Can you recount a memorable Haverford experience?
I started at Haverford in Form I, and my first memory is of the great George Haines: he told me to keep the handshake firm and maintain eye contact. He then said, “You look like a squash player.” Who was I to doubt it? I went out for a sport I’d never seen before, and for which my love has grown into a lifelong passion. A year ago, I became the president of the Southern California Squash Racquets Association, and at my wedding, squash players made up such a large contingent of guests that we had a coed squash bachelor party at the Los Angeles Athletic Club the night before the day.
Why are you interested in working in education?
I have had the good fortune of many careers and pursuits - cowboy, writer, photographer, actor- but the one that has been most consistent, remunerative, and meaningful has been working with young people to help them sharpen their powers of observation, understanding, and expression. This aim lends itself well to the life of independent schools. I am happiest in a classroom of 7th graders reading Othello, because there I am most likely to be knocked off balance by the thoughts of others and most likely to be of service to others.
In my current role at Deep Springs College, I don’t get to spend a lot of time with students, but the work is exciting for another reason: every single person you meet has something to say about education, because just about everyone either is or has been a student or has a kid who’s a student. People generally think experience in school matters- individually and civically. I find that engaging people on the topic of education often brings to the surface one’s own deeply held views, assumption, hopes, or complaints about life in the universe well beyond schools.
Don’t let the great privilege of attending Haverford lead you to seek refuge among the like-minded; let it embolden you to learn how to speak with anyone and to listen carefully to everyone.
How do you think current students should make the most of their Haverford education?
I do not presume to tell people how they should use their time at Haverford, but that does not prevent me from reminding them that the time is special. In any endeavor whose aim is growth, I would encourage students to seek out and enjoy discomfort. Take a second language, learn to draw, go out for the play, learn to play chess, try a new instrument, challenge yourself for no strategic reason at all. Perhaps the most important of these is social: befriend someone with whom you appear to have nothing in common. Sit at lunch next to someone with whom you are likely to disagree with most. Don’t let the great privilege of attending Haverford lead you to seek refuge among the like-minded; let it embolden you to learn how to speak with anyone and to listen carefully to everyone.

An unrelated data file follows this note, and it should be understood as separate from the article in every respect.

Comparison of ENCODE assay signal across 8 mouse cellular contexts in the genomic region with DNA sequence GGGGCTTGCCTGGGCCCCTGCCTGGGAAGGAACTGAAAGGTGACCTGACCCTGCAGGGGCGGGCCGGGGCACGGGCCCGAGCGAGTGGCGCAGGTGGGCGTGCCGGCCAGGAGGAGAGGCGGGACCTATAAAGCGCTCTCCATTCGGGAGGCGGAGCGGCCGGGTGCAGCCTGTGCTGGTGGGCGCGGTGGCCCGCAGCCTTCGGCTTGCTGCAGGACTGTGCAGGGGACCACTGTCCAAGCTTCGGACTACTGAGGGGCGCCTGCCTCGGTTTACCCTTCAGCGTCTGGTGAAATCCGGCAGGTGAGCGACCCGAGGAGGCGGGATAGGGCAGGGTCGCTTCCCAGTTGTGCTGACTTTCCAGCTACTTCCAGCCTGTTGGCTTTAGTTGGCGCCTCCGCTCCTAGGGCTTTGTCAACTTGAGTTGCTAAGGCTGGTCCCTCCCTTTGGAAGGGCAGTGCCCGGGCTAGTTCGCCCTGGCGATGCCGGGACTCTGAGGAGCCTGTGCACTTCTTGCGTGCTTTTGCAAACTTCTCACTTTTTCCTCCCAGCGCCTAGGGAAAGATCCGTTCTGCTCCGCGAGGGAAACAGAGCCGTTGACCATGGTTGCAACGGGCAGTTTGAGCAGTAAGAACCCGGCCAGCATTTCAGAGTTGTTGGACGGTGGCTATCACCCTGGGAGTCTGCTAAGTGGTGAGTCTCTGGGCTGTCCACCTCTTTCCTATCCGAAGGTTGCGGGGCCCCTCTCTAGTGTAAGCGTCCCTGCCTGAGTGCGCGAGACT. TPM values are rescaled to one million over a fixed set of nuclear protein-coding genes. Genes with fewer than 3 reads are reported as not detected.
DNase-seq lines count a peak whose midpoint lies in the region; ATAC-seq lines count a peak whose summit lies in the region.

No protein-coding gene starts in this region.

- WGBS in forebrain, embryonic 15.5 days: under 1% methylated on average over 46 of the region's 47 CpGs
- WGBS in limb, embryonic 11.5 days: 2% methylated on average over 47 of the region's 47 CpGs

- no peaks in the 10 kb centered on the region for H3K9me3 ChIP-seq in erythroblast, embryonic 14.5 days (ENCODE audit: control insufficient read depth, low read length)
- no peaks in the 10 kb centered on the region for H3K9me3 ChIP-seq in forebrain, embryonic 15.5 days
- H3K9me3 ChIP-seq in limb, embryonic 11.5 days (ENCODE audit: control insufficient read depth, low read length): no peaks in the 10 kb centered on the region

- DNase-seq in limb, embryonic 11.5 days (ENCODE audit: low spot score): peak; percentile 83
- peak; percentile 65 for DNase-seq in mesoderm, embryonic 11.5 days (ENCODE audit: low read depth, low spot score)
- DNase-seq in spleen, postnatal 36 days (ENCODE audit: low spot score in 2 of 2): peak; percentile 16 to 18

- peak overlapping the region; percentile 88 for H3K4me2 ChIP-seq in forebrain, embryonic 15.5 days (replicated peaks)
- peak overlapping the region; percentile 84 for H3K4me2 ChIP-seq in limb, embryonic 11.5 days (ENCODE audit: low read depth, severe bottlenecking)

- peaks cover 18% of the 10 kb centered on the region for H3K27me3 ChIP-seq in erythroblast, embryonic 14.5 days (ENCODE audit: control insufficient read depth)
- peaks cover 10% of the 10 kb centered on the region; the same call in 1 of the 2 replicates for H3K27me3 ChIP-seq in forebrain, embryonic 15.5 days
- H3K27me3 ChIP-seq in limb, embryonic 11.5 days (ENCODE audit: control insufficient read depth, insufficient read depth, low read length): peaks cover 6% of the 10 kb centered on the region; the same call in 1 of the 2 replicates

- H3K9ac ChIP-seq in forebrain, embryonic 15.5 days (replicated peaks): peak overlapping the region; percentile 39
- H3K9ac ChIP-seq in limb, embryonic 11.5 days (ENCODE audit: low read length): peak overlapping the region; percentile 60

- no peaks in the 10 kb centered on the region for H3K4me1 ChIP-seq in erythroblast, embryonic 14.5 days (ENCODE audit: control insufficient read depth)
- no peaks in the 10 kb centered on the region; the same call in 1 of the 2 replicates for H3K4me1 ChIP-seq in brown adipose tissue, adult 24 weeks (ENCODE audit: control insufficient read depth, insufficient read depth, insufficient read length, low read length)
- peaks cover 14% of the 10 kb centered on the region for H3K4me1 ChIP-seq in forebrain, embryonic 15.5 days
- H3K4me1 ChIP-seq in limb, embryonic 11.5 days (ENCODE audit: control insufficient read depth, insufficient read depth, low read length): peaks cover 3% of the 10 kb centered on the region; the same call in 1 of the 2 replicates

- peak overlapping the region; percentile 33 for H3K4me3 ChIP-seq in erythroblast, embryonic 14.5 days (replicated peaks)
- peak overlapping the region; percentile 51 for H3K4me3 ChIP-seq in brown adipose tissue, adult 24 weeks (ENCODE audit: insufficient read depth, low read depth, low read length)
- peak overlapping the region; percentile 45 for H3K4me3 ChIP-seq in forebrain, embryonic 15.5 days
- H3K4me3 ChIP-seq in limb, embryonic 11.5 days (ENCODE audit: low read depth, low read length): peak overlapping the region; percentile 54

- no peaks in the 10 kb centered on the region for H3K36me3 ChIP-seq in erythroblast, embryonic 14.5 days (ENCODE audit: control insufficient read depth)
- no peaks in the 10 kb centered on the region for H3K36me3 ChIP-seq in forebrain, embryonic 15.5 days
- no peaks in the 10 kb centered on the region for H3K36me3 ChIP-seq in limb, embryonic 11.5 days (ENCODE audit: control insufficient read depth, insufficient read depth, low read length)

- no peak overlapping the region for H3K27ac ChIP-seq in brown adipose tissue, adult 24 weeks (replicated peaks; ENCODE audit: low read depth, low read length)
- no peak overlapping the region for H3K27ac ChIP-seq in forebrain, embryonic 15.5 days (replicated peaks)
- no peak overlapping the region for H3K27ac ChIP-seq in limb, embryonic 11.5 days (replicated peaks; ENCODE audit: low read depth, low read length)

How do you stay connected to the Haverford community?
I attend the annual lunch graciously hosted by Jeff Warren ’82 at the LA Country Club, and caught up with Jamie Ford ’94, Scott Burkhardt ’94, and Will O’Donnell ’94 a year ago at Jamie’s place in Napa. Peter Morris ’91 was one of my groomsmen, and we get to catch up when his writing brings him to Hollywood for TV and film.
I also had a classic Haverford encounter a few years back. I had just started the first school squash team in Los Angeles, and we were using a very underused court at the downtown California Club for middle school try-outs. The kids were all dashing around on court doing a boast-drop-drive drill, and I noticed an older gentleman standing transfixed on the other side of the glass back wall. I introduced myself, and he said, “I’m sorry to linger at your practice; it’s just that I haven’t seen young people playing squash since I was their age.” It didn’t take Jamie Shoch ’59 and I very long to figure out we had both played squash at The Haverford School, separated by some forty years.
John Dewis graduated from The Haverford School in 1994 and then completed the 2-year program at Deep Springs College, finishing with his BA from Harvard. John has his MA in Philosophy from Claremont, where he and his wife Courtney met in a seminar on the pre-Socratics. John runs his own boutique tutoring service over Skype for all things college admissions, including statistically unlikely jumps on standardized tests. For students who cannot afford his statistically unlikely fee, he has written a free e-book entitled “Hack the College Essay” (hackthecollegeessay.com). John’s students regularly enjoy admission to the most competitive colleges including all the Ivies. He has taught most subjects in many private schools and served as the Dean of the Episcopal School in Hollywood (leading its successful accreditation and helping to grow the student body from 20 to 120) and on the founding faculty of Sequoyah High School in Pasadena, before returning to Deep Springs College as their Development Director one year ago. John is an obsessive squash player and serves as president of the Southern California Squash Racquets Association whose aim is to promote the sport in the region. His wife Courtney is Dean of Student Life at the Gooden School in Sierra Madre, CA, where she also teaches Mathematics, Ethics, and looks after the garden and chickens. Courtney and John live in South Pasadena with their baby son John.